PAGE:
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Chapter 13 Bankruptcy

Chapter 13 Background

A Chapter 13 bankruptcy filing is known as a “reorganization” bankruptcy, whereby the debtor’s debts are reorganized into a repayment plan. Chapter 13 bankruptcy is available to consumers. The major difference between filing under Chapter 13 and Chapter 7 is that under a Chapter 7 filing, the debtor’s assets are liquidated to pay back the debtor’s creditors.

Chapter 13 bankruptcy allows the debtor to enter into a payment plan to satisfy all or part of the claims against him/her. Typically the repayment plan will last from three to five years, depending upon the debtor’s income. The repayment plan will extend for three years if the debtor’s income is below the applicable state median level. If the debtor’s income level is above the applicable state median level, then the repayment plan is extended up to five years. 

It's highly recommend that you contact your local Michigan bankruptcy attorney to discuss the advantages and disadvantages of filing under Chapter 13.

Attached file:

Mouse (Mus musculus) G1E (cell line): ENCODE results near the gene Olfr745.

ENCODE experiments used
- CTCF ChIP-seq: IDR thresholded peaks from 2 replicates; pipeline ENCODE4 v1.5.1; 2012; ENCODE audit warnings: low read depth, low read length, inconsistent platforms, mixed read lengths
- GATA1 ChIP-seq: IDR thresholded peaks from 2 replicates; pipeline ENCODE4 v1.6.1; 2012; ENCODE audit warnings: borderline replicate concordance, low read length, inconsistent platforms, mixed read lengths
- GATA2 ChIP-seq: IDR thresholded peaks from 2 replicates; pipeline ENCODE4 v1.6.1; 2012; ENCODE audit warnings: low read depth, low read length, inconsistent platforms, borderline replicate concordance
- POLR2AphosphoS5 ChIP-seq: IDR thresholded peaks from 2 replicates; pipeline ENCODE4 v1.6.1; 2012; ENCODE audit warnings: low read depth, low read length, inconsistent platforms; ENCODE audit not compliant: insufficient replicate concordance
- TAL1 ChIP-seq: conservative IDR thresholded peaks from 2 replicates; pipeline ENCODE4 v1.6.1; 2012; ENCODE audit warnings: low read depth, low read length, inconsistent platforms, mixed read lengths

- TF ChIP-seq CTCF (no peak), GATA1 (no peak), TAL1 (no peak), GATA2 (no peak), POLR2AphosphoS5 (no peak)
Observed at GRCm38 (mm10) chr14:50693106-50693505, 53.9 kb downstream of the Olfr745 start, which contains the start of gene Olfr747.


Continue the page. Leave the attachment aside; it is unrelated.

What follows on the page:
Chapter 13 vs. Chapter 7

There are certainly advantages along with disadvantages with filing under Chapter 13. The major advantage is that the debtor is able to keep a valuable asset that may not be protected under a Chapter 7 filing. In addition, a Chapter 13 plan allows you to satisfy your creditors through a Court approved repayment plan.

The disadvantage of filing under Chapter 13 is that you will have to repay some or all of your debts to your creditors. People that don’t qualify to file under Chapter 7 are allowed to file under Chapter 13.

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If you are considering bankruptcy and would like to learn more about your options, we would be glad to meet with you and review your situation during a free no obligation consultation at our Troy office.

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